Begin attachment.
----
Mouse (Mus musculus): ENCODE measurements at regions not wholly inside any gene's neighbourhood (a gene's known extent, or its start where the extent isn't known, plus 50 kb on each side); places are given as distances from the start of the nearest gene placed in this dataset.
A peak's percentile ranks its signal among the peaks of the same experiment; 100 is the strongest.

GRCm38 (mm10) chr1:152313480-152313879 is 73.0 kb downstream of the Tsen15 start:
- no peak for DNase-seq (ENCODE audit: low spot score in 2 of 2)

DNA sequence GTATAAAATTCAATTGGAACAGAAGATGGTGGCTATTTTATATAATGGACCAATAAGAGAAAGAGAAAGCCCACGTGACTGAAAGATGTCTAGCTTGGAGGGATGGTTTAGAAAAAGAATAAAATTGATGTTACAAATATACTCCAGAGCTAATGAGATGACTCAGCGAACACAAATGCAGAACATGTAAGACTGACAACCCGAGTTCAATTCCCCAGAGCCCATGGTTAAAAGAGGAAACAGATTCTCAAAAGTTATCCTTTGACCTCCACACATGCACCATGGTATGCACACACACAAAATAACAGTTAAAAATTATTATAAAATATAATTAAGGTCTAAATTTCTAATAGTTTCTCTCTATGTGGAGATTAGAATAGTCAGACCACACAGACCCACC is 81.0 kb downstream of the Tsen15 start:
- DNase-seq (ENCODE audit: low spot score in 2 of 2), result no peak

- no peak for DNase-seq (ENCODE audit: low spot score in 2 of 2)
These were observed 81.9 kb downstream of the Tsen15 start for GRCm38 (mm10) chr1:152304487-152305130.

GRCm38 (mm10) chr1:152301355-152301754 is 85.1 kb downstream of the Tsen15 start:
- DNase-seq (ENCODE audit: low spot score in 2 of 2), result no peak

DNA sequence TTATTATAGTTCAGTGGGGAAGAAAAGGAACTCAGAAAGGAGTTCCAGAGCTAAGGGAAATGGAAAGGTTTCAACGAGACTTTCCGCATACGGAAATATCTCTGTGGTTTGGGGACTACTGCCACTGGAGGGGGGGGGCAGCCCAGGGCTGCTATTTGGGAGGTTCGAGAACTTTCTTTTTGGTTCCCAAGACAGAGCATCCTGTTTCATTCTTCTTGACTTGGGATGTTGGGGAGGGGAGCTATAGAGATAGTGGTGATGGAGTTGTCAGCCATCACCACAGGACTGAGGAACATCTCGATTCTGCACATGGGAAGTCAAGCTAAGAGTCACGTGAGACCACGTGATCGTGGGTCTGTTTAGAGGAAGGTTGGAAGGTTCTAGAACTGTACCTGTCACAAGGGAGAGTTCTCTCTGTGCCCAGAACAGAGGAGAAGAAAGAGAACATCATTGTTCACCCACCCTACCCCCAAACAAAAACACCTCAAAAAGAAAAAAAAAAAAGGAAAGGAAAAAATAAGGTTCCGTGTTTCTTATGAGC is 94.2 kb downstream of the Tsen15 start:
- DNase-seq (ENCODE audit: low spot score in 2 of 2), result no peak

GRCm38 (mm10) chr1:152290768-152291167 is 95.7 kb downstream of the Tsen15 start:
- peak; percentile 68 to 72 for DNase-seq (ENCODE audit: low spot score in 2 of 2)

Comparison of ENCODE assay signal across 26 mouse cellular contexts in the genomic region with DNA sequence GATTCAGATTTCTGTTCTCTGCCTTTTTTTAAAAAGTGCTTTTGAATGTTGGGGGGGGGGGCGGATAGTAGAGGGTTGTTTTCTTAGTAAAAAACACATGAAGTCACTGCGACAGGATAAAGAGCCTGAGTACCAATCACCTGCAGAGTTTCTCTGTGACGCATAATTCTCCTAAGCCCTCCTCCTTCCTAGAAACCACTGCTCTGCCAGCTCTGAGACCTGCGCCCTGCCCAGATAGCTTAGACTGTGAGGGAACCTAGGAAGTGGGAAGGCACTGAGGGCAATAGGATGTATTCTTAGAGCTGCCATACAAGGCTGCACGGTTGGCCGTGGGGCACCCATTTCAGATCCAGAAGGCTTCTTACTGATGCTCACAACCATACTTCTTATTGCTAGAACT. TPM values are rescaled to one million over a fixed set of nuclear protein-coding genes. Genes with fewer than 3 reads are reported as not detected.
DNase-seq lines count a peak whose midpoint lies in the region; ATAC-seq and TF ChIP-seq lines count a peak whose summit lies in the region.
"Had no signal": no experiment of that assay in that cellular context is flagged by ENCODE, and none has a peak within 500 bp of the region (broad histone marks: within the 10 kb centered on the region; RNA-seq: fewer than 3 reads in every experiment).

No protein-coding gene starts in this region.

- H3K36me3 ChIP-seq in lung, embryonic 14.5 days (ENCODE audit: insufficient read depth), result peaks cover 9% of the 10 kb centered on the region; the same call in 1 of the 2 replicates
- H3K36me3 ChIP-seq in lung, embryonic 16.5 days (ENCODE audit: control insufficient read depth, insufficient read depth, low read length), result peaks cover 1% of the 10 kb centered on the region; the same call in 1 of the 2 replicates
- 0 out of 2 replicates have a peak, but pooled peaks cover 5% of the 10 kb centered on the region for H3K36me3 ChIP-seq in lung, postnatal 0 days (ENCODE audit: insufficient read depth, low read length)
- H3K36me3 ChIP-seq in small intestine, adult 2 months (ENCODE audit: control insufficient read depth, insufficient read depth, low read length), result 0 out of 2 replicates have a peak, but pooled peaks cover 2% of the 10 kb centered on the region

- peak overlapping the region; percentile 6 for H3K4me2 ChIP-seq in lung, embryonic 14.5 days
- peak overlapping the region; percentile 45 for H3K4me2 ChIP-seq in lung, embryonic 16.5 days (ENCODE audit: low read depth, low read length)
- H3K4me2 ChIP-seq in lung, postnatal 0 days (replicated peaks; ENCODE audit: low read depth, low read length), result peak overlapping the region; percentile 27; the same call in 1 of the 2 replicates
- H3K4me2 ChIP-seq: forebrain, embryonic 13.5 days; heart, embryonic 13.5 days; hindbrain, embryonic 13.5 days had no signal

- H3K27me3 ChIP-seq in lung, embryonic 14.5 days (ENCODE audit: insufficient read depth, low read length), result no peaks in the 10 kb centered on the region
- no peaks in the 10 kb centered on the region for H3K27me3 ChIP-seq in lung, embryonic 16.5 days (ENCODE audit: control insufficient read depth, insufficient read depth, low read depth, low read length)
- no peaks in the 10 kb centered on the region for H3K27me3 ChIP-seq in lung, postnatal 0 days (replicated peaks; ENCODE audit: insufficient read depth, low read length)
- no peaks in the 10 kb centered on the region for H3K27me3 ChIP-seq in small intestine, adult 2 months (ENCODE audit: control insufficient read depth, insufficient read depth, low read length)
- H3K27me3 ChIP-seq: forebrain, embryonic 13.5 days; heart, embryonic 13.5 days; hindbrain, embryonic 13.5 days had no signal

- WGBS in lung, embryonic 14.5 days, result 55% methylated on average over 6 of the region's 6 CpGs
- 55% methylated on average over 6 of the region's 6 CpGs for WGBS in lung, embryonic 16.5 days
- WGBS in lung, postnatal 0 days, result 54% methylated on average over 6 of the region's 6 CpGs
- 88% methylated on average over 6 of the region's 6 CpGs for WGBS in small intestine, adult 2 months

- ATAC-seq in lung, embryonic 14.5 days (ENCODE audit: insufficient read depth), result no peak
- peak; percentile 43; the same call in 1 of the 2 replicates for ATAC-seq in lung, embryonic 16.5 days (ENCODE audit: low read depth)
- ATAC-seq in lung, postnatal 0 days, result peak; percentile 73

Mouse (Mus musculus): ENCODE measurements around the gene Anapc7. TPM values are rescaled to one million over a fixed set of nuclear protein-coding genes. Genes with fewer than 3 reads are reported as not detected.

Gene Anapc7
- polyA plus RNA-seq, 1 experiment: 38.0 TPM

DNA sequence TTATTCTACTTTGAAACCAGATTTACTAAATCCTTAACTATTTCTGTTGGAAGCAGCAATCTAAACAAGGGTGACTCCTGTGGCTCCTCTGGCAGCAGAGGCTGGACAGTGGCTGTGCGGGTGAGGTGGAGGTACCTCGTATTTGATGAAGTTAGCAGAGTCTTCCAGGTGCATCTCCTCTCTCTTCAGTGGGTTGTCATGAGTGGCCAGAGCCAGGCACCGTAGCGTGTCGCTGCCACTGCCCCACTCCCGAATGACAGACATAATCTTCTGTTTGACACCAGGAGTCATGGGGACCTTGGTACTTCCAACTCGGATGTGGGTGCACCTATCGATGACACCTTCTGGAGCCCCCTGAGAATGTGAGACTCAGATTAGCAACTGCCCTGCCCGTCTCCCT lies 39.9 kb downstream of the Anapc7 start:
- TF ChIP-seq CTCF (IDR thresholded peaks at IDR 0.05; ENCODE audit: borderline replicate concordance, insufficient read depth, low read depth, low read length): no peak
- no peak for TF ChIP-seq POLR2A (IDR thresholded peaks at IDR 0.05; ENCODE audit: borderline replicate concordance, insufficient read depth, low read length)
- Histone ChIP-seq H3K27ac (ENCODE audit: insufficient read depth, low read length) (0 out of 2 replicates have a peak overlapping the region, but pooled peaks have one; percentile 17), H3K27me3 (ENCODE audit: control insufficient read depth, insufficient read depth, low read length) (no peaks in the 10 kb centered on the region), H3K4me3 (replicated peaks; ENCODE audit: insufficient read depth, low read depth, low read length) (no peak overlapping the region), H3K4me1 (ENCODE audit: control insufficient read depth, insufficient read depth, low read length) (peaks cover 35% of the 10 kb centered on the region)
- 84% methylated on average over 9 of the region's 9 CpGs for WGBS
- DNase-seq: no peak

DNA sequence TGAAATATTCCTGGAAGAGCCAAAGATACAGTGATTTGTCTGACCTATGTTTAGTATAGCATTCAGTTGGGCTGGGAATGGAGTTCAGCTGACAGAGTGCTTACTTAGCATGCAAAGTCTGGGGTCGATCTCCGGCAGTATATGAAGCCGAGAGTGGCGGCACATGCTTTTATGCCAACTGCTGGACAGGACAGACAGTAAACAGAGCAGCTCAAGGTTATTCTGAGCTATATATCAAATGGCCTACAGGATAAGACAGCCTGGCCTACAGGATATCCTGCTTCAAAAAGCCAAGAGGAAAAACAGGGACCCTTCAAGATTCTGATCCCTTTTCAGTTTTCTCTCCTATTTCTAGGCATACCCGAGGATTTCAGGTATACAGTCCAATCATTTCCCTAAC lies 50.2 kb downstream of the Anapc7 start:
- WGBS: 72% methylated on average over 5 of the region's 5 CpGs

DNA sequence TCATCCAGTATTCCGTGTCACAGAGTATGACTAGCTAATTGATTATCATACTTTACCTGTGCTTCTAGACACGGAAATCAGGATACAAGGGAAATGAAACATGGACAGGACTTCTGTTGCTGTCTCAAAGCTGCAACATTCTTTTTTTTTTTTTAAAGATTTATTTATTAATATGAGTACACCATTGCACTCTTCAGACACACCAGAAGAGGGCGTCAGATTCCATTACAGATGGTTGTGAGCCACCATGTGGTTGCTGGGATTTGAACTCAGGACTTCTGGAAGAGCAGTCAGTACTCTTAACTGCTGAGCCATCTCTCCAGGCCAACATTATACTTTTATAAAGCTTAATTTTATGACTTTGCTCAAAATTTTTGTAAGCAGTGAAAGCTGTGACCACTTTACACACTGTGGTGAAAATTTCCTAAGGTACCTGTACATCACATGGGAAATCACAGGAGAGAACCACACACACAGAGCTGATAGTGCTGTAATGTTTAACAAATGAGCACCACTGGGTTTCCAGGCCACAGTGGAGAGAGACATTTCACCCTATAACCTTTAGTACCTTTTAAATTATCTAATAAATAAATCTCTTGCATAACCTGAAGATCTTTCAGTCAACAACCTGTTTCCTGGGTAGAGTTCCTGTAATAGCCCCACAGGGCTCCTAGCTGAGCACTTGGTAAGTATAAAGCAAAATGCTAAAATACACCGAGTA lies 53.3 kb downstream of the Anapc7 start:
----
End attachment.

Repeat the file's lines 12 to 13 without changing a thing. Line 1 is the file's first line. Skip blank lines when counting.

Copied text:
- DNase-seq (ENCODE audit: low spot score in 2 of 2), result no peak

GRCm38 (mm10) chr1:152290768-152291167 is 95.7 kb downstream of the Tsen15 start: